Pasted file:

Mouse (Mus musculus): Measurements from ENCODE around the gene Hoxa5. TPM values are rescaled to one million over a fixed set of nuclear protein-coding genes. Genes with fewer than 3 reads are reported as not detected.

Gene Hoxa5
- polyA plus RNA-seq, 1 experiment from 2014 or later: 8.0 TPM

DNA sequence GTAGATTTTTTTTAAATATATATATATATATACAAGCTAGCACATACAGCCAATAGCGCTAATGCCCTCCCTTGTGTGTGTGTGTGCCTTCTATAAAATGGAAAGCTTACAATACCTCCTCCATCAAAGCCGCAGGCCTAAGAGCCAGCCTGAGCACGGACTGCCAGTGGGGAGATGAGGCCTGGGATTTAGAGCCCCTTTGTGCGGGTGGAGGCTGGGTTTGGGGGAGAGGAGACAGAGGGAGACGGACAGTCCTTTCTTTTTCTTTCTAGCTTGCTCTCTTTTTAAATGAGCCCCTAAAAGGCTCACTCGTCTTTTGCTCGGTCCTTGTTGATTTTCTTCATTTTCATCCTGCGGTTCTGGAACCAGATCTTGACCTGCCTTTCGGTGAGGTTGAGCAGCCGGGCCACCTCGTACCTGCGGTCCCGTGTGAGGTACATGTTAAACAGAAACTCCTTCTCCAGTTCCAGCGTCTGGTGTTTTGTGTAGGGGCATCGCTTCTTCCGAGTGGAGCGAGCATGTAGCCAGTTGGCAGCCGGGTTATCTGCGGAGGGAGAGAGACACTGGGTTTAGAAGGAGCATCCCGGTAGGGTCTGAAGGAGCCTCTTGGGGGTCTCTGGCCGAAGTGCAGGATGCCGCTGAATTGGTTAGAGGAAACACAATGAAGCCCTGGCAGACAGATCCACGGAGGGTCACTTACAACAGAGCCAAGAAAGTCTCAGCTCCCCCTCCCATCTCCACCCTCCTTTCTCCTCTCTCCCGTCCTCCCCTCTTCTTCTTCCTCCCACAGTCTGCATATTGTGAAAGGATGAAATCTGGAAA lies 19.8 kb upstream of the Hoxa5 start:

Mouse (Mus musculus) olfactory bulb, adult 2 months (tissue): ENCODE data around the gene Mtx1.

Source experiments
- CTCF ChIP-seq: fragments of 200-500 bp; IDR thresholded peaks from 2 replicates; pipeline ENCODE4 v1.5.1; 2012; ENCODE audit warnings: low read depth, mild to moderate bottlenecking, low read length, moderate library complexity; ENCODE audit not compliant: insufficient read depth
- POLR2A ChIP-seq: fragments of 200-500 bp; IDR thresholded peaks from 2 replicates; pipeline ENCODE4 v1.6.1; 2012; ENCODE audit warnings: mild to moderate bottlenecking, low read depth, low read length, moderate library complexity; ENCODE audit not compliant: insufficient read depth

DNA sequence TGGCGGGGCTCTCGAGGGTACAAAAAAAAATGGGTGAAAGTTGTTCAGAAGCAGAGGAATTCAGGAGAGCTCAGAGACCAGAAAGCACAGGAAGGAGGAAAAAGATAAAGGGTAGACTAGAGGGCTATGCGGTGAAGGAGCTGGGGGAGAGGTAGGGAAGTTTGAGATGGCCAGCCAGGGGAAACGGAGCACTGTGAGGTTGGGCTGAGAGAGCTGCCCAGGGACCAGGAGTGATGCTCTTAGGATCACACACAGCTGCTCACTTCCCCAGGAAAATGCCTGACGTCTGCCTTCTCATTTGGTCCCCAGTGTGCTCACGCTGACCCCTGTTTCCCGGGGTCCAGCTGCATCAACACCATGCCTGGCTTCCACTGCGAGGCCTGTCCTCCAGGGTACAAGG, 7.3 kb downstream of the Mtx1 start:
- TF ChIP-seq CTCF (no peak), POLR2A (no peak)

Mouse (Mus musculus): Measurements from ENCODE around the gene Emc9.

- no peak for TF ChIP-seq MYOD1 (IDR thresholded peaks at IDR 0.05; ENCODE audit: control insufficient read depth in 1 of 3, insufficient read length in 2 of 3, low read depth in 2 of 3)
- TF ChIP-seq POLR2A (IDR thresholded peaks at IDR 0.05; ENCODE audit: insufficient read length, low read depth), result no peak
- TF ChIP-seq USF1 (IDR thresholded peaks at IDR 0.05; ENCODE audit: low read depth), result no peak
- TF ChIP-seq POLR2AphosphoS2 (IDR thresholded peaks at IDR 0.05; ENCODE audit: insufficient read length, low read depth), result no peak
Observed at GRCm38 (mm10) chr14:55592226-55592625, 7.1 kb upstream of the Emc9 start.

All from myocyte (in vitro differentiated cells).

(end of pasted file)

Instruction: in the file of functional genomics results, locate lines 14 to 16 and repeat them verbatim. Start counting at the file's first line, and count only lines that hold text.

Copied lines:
- TF ChIP-seq USF1 (IDR thresholded peaks at IDR 0.05; ENCODE audit: low read depth), result no peak
- TF ChIP-seq POLR2AphosphoS2 (IDR thresholded peaks at IDR 0.05; ENCODE audit: insufficient read length, low read depth), result no peak
Observed at GRCm38 (mm10) chr14:55592226-55592625, 7.1 kb upstream of the Emc9 start.